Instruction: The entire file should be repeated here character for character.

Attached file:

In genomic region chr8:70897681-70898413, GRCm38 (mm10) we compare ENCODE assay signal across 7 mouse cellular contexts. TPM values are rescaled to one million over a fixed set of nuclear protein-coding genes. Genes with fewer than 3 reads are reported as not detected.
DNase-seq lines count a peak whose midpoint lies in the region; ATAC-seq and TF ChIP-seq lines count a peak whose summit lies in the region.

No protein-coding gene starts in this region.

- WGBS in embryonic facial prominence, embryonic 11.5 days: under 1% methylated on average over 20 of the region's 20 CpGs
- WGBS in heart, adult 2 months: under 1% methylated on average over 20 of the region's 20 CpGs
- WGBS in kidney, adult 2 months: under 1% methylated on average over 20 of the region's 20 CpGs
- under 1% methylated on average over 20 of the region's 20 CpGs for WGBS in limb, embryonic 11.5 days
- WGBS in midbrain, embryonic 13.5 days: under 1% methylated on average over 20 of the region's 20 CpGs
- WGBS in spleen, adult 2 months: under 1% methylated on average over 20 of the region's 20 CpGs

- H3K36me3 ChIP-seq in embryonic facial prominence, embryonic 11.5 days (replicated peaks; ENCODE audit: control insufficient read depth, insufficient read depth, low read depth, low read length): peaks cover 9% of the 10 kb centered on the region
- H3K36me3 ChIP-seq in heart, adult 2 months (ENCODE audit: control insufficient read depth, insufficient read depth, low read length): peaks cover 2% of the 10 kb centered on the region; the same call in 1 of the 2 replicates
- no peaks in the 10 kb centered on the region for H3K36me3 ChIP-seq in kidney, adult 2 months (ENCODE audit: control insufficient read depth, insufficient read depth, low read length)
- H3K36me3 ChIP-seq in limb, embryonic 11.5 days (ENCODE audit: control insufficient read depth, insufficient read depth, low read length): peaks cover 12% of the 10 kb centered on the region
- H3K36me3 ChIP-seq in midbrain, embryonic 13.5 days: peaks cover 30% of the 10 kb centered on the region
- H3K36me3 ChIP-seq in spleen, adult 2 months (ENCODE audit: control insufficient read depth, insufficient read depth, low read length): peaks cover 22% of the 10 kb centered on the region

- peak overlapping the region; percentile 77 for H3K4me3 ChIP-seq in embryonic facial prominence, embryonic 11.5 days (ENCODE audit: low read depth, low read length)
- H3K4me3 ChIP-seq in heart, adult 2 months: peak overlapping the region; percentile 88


In genomic region chr8:70897681-70898413, GRCm38 (mm10) we compare ENCODE assay signal across 7 mouse cellular contexts. TPM values are rescaled to one million over a fixed set of nuclear protein-coding genes. Genes with fewer than 3 reads are reported as not detected.
DNase-seq lines count a peak whose midpoint lies in the region; ATAC-seq and TF ChIP-seq lines count a peak whose summit lies in the region.

No protein-coding gene starts in this region.

- WGBS in embryonic facial prominence, embryonic 11.5 days: under 1% methylated on average over 20 of the region's 20 CpGs
- WGBS in heart, adult 2 months: under 1% methylated on average over 20 of the region's 20 CpGs
- WGBS in kidney, adult 2 months: under 1% methylated on average over 20 of the region's 20 CpGs
- under 1% methylated on average over 20 of the region's 20 CpGs for WGBS in limb, embryonic 11.5 days
- WGBS in midbrain, embryonic 13.5 days: under 1% methylated on average over 20 of the region's 20 CpGs
- WGBS in spleen, adult 2 months: under 1% methylated on average over 20 of the region's 20 CpGs

- H3K36me3 ChIP-seq in embryonic facial prominence, embryonic 11.5 days (replicated peaks; ENCODE audit: control insufficient read depth, insufficient read depth, low read depth, low read length): peaks cover 9% of the 10 kb centered on the region
- H3K36me3 ChIP-seq in heart, adult 2 months (ENCODE audit: control insufficient read depth, insufficient read depth, low read length): peaks cover 2% of the 10 kb centered on the region; the same call in 1 of the 2 replicates
- no peaks in the 10 kb centered on the region for H3K36me3 ChIP-seq in kidney, adult 2 months (ENCODE audit: control insufficient read depth, insufficient read depth, low read length)
- H3K36me3 ChIP-seq in limb, embryonic 11.5 days (ENCODE audit: control insufficient read depth, insufficient read depth, low read length): peaks cover 12% of the 10 kb centered on the region
- H3K36me3 ChIP-seq in midbrain, embryonic 13.5 days: peaks cover 30% of the 10 kb centered on the region
- H3K36me3 ChIP-seq in spleen, adult 2 months (ENCODE audit: control insufficient read depth, insufficient read depth, low read length): peaks cover 22% of the 10 kb centered on the region

- peak overlapping the region; percentile 77 for H3K4me3 ChIP-seq in embryonic facial prominence, embryonic 11.5 days (ENCODE audit: low read depth, low read length)
- H3K4me3 ChIP-seq in heart, adult 2 months: peak overlapping the region; percentile 88